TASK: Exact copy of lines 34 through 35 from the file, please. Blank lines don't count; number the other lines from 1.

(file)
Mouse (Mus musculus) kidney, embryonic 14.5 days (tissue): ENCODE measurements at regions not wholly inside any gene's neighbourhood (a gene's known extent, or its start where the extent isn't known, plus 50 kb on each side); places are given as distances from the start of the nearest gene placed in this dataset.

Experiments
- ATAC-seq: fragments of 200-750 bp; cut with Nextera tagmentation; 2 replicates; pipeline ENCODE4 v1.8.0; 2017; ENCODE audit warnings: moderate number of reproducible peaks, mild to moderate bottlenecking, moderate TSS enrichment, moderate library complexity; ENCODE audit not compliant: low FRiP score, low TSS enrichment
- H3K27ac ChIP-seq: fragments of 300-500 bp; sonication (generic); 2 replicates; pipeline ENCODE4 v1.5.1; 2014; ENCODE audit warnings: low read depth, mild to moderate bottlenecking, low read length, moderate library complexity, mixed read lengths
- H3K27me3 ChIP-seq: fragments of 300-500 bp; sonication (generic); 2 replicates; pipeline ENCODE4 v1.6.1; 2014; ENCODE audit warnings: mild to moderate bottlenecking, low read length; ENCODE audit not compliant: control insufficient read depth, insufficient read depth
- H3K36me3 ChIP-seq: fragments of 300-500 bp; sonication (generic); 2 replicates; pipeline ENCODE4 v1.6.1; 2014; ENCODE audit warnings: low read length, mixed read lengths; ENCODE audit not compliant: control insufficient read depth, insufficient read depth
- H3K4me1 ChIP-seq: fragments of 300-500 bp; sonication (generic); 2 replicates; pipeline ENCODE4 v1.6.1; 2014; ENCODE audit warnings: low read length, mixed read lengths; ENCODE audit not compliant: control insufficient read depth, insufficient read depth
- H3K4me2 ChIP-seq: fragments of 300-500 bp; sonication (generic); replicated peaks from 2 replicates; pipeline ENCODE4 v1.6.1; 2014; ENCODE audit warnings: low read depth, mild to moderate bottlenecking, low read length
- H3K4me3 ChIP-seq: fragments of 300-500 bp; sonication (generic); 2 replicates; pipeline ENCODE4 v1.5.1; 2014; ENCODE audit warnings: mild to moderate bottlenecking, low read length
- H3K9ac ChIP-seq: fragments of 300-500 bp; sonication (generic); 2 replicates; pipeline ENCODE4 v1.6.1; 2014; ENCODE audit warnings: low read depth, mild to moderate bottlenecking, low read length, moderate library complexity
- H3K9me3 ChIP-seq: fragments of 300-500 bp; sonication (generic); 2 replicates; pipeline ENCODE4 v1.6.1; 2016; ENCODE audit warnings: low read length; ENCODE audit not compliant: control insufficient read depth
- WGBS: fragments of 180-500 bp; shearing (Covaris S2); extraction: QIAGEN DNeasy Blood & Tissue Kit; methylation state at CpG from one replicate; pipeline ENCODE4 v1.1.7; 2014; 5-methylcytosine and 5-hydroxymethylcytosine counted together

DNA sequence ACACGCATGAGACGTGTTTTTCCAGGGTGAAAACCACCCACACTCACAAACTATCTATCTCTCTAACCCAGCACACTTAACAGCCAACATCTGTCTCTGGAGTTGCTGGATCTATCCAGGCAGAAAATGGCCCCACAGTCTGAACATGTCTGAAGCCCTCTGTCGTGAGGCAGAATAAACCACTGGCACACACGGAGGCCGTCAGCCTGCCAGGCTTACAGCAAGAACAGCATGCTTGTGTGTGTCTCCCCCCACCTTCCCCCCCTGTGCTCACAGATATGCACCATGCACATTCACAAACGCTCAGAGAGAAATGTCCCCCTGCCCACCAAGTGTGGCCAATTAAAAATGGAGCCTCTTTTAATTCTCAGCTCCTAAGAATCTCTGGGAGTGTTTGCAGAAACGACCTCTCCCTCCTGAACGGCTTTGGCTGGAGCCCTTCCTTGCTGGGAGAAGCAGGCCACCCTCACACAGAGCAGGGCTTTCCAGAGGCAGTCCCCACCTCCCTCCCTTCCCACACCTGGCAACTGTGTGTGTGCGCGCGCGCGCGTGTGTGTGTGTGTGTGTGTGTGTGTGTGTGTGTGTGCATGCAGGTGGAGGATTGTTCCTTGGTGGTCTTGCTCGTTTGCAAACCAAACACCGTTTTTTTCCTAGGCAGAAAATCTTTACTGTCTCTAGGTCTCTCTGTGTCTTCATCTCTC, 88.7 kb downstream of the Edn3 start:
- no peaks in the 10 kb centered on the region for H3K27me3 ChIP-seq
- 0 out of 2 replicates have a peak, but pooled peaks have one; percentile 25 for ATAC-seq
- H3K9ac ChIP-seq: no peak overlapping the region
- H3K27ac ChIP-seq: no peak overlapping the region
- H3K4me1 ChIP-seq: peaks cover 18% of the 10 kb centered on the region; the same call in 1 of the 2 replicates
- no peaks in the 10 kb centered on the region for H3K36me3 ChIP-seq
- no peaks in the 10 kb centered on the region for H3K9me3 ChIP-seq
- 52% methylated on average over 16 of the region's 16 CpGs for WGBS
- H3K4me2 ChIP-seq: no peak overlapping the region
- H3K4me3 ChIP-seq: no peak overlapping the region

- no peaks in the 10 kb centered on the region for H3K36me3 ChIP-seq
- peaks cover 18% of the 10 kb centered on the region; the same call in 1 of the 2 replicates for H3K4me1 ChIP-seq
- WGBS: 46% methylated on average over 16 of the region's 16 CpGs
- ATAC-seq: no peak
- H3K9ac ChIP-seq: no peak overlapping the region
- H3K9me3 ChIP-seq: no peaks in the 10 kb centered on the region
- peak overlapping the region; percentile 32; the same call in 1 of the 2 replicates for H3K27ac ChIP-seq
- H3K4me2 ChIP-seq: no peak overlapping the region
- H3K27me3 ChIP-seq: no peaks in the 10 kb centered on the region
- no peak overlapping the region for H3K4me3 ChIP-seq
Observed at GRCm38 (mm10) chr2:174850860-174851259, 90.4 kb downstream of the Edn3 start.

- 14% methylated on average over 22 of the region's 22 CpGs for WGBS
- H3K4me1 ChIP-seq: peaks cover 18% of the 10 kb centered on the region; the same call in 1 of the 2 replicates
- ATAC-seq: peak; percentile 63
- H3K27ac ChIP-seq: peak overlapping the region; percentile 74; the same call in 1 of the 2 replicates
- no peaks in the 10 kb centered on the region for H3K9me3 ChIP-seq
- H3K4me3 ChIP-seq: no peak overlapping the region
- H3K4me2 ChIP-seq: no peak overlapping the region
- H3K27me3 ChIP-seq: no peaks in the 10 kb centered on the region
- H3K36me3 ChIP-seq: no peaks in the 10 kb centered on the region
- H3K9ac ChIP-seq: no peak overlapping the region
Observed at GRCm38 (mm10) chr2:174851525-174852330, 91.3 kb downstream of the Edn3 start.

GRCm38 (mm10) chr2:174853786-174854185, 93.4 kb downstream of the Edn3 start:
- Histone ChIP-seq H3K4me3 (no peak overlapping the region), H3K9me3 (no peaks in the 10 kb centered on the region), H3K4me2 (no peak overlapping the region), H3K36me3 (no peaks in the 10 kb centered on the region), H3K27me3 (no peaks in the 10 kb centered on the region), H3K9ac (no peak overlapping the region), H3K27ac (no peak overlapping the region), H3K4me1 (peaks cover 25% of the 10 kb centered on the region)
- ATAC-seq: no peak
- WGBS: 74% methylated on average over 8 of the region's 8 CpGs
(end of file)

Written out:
Observed at GRCm38 (mm10) chr2:174850860-174851259, 90.4 kb downstream of the Edn3 start.

- 14% methylated on average over 22 of the region's 22 CpGs for WGBS